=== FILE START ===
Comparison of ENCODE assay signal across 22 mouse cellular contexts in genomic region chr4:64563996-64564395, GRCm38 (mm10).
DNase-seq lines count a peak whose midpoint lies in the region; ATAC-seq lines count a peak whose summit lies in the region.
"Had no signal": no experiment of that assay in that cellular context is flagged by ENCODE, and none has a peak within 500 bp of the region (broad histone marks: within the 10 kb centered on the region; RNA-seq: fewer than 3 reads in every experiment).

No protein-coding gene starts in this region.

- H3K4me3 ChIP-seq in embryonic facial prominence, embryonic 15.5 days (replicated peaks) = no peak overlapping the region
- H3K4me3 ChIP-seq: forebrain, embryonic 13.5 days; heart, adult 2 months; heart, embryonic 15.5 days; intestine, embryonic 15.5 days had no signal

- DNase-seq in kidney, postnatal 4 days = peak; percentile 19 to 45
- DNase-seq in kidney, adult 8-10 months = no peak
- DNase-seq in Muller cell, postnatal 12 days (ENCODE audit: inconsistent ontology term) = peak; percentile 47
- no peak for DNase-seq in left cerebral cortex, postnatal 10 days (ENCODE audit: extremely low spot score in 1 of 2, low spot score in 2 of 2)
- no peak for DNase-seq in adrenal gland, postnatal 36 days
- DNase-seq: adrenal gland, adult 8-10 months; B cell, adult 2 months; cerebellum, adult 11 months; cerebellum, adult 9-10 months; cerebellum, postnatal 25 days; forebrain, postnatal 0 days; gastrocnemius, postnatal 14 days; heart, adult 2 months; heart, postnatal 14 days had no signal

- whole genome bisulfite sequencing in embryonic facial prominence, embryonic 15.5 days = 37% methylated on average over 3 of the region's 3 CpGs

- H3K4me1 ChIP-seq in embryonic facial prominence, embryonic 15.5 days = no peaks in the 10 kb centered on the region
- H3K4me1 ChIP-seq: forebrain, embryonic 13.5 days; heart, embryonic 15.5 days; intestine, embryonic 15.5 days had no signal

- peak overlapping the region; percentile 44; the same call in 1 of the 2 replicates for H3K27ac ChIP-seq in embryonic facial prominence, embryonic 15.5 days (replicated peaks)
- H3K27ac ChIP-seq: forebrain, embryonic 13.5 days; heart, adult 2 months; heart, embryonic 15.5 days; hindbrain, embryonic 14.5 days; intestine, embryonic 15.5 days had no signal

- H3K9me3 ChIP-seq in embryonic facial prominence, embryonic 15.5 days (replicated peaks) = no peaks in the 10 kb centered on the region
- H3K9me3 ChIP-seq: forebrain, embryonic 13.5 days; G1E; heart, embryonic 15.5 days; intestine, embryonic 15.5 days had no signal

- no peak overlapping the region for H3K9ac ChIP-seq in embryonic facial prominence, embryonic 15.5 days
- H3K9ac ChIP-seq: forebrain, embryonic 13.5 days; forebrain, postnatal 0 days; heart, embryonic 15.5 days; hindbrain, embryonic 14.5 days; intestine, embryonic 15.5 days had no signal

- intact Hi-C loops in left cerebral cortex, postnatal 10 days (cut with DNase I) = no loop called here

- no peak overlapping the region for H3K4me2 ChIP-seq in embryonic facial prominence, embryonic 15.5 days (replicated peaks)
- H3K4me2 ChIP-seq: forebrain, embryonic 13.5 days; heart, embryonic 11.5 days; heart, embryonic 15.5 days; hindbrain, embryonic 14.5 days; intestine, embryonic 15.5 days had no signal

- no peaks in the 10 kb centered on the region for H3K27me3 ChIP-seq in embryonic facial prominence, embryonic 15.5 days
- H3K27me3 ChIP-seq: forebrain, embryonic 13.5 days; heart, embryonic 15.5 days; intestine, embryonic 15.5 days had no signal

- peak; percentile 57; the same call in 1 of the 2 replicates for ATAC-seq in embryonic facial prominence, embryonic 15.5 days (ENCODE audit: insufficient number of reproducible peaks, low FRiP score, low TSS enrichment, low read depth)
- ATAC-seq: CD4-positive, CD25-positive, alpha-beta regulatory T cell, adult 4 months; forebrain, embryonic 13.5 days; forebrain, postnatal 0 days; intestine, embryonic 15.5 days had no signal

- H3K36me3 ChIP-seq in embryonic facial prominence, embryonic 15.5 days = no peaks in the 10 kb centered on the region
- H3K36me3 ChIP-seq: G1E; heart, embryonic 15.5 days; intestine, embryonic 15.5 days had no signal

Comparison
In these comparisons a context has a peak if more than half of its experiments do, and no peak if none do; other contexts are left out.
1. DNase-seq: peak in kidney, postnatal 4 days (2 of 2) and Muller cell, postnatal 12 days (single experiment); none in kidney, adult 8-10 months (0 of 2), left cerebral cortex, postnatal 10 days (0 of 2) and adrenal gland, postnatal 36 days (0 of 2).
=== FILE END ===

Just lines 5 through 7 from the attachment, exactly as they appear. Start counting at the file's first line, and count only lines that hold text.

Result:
- H3K4me3 ChIP-seq in embryonic facial prominence, embryonic 15.5 days (replicated peaks) = no peak overlapping the region
- H3K4me3 ChIP-seq: forebrain, embryonic 13.5 days; heart, adult 2 months; heart, embryonic 15.5 days; intestine, embryonic 15.5 days had no signal

- DNase-seq in kidney, postnatal 4 days = peak; percentile 19 to 45